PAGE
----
Books I have authored.

Many times I receive books for FREE to give them an honest review. I do not get paid to give a good or bad review. Spotlights are promotional and should be regarded as advertising for the book spotlighted. Regardless of where or how I got a book, my review will be as honest as I can make it.

Monday, May 21, 2018

The Air Raid Killer (Max Heller, Dresden Detective, #1) by Frank Goldammer

This was an excellent crime novel set in Dresden immediately before and after the end of WWII.   Max Heller is a police detective who is not a Nazi and does not ascribe to the Nazi philosophy.   His only goal is to be true to himself and keep the peace.

A serial killer known as the Fright Man terrorizes Dresden at the close of the war.   Max is stymied in his hunt for the serial killer by the entrenched Nazi hierarchy.  The author does a great job showing the character of Max Heller.

The author also does a great job at showing the desperation of the populace after the war.  The horrific aspects of life at that point in time was clearly portrayed.  It was also interesting to note the way that the average person was so intimidated by the Nazi party that they were afraid of doing anything.

I recommend the book.

This book may have been received free of charge from a publisher or a publicist. That will NEVER have a bearing on my recommendations.

Wednesday, May 16, 2018

Smoking Kills by Antoine Laurain

Smoking KillsSmoking Kills by Antoine Laurain
My rating: 3 of 5 stars

Smoking Kills by Antoine Laurain

Cigarettes are now associated with death but not normally with murder. An infatuation with both lends the macabe to the story.

This author dwells on character introspection.

Fabrice Valantine is a head hunter of the job opportunity persuasion rather than the jungle dwelling type. However they both have an affinity for poisons.

This book was a bit strange.

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This book may have been received free of charge from a publisher or a publicist. That will NEVER have a bearing on my recommendations.

Saturday, May 12, 2018

Q&A with Jane Marlow, author of How Did I Get Here?

A Q&A with Jane Marlow, author of How Did I Get Here?
Book 2 in the Petrovo series

1.       What inspired you to write How Did I Get Here?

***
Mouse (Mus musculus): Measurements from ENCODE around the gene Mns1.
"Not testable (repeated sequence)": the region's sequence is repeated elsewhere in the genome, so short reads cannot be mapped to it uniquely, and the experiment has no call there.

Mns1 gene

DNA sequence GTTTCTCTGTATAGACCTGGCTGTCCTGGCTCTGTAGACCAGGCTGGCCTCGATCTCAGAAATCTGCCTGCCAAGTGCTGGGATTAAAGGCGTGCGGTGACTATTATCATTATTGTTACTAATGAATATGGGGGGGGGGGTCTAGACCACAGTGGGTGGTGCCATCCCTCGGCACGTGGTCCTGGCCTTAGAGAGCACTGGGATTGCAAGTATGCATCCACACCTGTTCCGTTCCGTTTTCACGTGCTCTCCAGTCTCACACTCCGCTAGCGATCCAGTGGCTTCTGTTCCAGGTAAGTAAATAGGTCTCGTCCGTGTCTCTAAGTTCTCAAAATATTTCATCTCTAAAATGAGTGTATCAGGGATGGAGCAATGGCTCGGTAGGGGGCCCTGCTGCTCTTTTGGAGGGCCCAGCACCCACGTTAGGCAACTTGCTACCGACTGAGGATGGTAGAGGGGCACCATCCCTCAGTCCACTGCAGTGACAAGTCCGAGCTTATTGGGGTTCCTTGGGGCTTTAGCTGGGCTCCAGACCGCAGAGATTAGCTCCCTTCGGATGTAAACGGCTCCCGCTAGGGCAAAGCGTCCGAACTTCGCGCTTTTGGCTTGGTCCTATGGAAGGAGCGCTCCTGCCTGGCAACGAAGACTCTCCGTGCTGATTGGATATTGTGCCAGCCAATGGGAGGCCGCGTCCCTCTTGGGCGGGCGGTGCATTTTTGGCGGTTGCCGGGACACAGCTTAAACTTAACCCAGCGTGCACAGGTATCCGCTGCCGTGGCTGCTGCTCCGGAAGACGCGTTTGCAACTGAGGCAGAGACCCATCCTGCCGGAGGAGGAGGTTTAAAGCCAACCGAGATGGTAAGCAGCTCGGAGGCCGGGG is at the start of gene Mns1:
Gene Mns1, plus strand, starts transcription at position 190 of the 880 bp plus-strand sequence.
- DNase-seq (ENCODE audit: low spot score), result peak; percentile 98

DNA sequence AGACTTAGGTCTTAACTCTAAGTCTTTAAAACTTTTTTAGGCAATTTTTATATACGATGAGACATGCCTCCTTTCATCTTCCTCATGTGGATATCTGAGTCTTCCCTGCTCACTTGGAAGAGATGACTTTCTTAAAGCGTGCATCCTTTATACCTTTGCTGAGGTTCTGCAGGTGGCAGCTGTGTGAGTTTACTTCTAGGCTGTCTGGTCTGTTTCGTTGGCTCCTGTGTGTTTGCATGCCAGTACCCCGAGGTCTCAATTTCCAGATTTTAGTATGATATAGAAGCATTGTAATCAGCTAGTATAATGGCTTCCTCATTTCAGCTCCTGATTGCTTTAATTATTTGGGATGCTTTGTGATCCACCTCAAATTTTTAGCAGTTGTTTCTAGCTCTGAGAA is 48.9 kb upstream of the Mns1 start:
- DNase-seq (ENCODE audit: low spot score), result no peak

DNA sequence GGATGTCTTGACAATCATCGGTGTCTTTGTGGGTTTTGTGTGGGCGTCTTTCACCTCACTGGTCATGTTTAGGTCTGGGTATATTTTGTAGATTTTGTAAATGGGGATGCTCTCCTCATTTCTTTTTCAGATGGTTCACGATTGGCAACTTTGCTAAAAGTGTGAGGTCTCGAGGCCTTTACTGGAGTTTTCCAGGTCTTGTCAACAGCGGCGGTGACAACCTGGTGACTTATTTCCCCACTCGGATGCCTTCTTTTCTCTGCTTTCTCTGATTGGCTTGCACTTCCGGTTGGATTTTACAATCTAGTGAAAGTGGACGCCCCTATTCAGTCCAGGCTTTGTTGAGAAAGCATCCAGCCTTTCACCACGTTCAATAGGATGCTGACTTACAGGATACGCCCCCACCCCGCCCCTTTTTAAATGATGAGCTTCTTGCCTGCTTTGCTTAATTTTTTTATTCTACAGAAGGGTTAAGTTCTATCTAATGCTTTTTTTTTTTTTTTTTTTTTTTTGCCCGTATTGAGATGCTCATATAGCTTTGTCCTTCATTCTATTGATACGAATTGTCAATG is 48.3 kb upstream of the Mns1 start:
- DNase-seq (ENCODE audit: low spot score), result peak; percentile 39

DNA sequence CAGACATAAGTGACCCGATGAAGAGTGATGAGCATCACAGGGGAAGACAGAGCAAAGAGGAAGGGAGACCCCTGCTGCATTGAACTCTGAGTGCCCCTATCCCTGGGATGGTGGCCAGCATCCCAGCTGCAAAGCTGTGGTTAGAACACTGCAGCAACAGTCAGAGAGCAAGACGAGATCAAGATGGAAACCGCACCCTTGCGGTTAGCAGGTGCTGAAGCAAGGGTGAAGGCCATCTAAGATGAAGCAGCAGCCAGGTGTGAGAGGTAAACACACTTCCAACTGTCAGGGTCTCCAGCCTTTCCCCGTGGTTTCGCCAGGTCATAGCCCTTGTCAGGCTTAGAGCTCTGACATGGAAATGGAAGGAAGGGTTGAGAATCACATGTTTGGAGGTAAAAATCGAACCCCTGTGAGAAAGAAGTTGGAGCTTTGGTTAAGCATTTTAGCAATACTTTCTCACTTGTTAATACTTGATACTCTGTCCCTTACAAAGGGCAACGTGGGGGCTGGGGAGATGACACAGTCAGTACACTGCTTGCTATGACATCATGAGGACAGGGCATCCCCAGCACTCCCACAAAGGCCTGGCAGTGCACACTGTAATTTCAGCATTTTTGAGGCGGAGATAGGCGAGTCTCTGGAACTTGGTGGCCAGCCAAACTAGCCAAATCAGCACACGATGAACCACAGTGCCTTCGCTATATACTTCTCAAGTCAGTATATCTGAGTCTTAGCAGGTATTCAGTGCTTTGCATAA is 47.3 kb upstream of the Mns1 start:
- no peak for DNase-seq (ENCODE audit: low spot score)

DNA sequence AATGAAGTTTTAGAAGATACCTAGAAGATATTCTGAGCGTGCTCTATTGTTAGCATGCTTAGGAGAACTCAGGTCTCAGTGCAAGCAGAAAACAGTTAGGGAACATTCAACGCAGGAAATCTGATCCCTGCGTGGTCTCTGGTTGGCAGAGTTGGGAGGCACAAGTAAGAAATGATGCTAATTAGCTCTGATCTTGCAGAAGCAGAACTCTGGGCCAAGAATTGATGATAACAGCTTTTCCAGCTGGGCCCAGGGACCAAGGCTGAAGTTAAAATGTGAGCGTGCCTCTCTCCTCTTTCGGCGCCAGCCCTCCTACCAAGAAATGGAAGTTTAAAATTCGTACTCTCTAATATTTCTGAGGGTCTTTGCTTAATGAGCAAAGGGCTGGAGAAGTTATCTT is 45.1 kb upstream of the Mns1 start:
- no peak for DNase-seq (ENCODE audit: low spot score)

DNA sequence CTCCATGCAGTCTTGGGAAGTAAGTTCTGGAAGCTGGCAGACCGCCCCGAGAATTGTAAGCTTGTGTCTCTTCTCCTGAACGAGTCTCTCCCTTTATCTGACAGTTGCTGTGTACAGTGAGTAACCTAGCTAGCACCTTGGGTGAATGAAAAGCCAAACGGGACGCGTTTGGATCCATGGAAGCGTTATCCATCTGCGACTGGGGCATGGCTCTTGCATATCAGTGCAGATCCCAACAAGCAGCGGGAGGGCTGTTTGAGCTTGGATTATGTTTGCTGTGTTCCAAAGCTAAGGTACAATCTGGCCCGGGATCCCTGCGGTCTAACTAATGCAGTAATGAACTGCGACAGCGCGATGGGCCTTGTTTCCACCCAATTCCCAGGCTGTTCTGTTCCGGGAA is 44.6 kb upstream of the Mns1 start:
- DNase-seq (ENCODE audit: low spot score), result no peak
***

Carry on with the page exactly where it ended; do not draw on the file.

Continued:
While I was conducting research for the first novel in the Petrovo series, Who Is to Blame, I kept bumping into this thing called the Crimean War. Eventually, I realized it simply had to be the backdrop of my next novel for two reasons. First, the Crimean War was the guinea pig for a myriad of innovations that forever changed the face of warfare. The second factor that grabbed my attention and wouldn’t let go was the War’s magnitude as a gruesomely ugly historical reality.  Not only was the carnage on the battlefield hideous, but an even greater number of fatalities were attributable to disease, malnutrition, winter exposure, and lack of competent leadership. Not until World War I would more people die as victims of war.  

2.       What led to your fascination with Russia in the 1800s?

I trace my interest back to 6th grade when mother dragged me kicking and screaming to a professional stage performance of Fiddler on the Roof. But as my feet began tapping with the music, I experienced the proverbial smack-to-the-forehead. I was just at the right age to gain an inkling of understanding about prejudice, suppression, rural culture, and the deep-seated role of religion.

3.       You researched the book thoroughly. Did you know when you started how extensive your research would become?

Research turned out to be a little more problematic than I expected. Although I located a modest number of books and articles, the Crimean War doesn’t play a prominent role in US history, and I was left with many uncertainties. I attempted to locate a graduate student in the US who would proofread my manuscript for historical accuracy but found no takers. I ended up consulting with the Crimean War Research Society in the U.K. I’m particularly grateful for their expertise for the chapter that took place at the Malakov bastion.

4.       What is one of your favorite stories or details about life in 19th century Russia?

While conducting research, I was taken aback by the fact that prostitution was a regulated business in Russia during the 1800s. For example, in order to control syphilis and other venereal diseases, prostitutes were required to be examined periodically. Their customers, however, had no such obligation. The policy seems akin to placing a dam half-way across the river, doesn’t it?  My third book in the Petrovo series offers readers an insider’s view of a Russian brothel.